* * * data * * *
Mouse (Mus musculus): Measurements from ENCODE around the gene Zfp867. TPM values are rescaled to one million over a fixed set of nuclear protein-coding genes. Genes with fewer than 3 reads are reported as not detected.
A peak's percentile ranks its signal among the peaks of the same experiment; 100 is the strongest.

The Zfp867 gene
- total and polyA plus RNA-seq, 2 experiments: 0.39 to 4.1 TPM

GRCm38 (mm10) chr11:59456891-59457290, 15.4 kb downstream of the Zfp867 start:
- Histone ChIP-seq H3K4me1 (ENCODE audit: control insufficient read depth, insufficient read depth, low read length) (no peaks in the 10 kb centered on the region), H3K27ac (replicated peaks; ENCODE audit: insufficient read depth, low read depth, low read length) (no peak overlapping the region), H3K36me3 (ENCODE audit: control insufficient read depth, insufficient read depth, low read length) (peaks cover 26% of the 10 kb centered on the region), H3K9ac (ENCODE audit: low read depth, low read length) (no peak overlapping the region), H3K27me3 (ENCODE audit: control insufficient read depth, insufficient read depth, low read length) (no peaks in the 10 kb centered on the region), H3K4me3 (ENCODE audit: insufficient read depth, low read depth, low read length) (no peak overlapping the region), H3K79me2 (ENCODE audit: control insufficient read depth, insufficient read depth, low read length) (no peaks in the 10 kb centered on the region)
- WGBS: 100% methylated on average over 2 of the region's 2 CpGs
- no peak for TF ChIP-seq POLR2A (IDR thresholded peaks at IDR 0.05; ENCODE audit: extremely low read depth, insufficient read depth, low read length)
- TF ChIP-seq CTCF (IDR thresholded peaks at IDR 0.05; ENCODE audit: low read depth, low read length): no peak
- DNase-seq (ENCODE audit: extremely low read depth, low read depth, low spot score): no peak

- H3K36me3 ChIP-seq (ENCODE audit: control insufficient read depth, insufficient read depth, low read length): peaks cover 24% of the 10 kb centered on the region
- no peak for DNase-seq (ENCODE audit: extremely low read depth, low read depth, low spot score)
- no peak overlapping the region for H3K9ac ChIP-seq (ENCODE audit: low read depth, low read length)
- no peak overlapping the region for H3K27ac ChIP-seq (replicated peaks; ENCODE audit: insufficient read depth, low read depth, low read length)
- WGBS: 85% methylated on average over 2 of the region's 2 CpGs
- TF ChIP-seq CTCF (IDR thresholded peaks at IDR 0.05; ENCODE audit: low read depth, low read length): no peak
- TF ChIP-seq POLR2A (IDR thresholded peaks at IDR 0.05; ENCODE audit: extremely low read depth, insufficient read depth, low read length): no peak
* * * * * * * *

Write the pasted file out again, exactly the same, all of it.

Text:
Mouse (Mus musculus): Measurements from ENCODE around the gene Zfp867. TPM values are rescaled to one million over a fixed set of nuclear protein-coding genes. Genes with fewer than 3 reads are reported as not detected.
A peak's percentile ranks its signal among the peaks of the same experiment; 100 is the strongest.

The Zfp867 gene
- total and polyA plus RNA-seq, 2 experiments: 0.39 to 4.1 TPM

GRCm38 (mm10) chr11:59456891-59457290, 15.4 kb downstream of the Zfp867 start:
- Histone ChIP-seq H3K4me1 (ENCODE audit: control insufficient read depth, insufficient read depth, low read length) (no peaks in the 10 kb centered on the region), H3K27ac (replicated peaks; ENCODE audit: insufficient read depth, low read depth, low read length) (no peak overlapping the region), H3K36me3 (ENCODE audit: control insufficient read depth, insufficient read depth, low read length) (peaks cover 26% of the 10 kb centered on the region), H3K9ac (ENCODE audit: low read depth, low read length) (no peak overlapping the region), H3K27me3 (ENCODE audit: control insufficient read depth, insufficient read depth, low read length) (no peaks in the 10 kb centered on the region), H3K4me3 (ENCODE audit: insufficient read depth, low read depth, low read length) (no peak overlapping the region), H3K79me2 (ENCODE audit: control insufficient read depth, insufficient read depth, low read length) (no peaks in the 10 kb centered on the region)
- WGBS: 100% methylated on average over 2 of the region's 2 CpGs
- no peak for TF ChIP-seq POLR2A (IDR thresholded peaks at IDR 0.05; ENCODE audit: extremely low read depth, insufficient read depth, low read length)
- TF ChIP-seq CTCF (IDR thresholded peaks at IDR 0.05; ENCODE audit: low read depth, low read length): no peak
- DNase-seq (ENCODE audit: extremely low read depth, low read depth, low spot score): no peak

- H3K36me3 ChIP-seq (ENCODE audit: control insufficient read depth, insufficient read depth, low read length): peaks cover 24% of the 10 kb centered on the region
- no peak for DNase-seq (ENCODE audit: extremely low read depth, low read depth, low spot score)
- no peak overlapping the region for H3K9ac ChIP-seq (ENCODE audit: low read depth, low read length)
- no peak overlapping the region for H3K27ac ChIP-seq (replicated peaks; ENCODE audit: insufficient read depth, low read depth, low read length)
- WGBS: 85% methylated on average over 2 of the region's 2 CpGs
- TF ChIP-seq CTCF (IDR thresholded peaks at IDR 0.05; ENCODE audit: low read depth, low read length): no peak
- TF ChIP-seq POLR2A (IDR thresholded peaks at IDR 0.05; ENCODE audit: extremely low read depth, insufficient read depth, low read length): no peak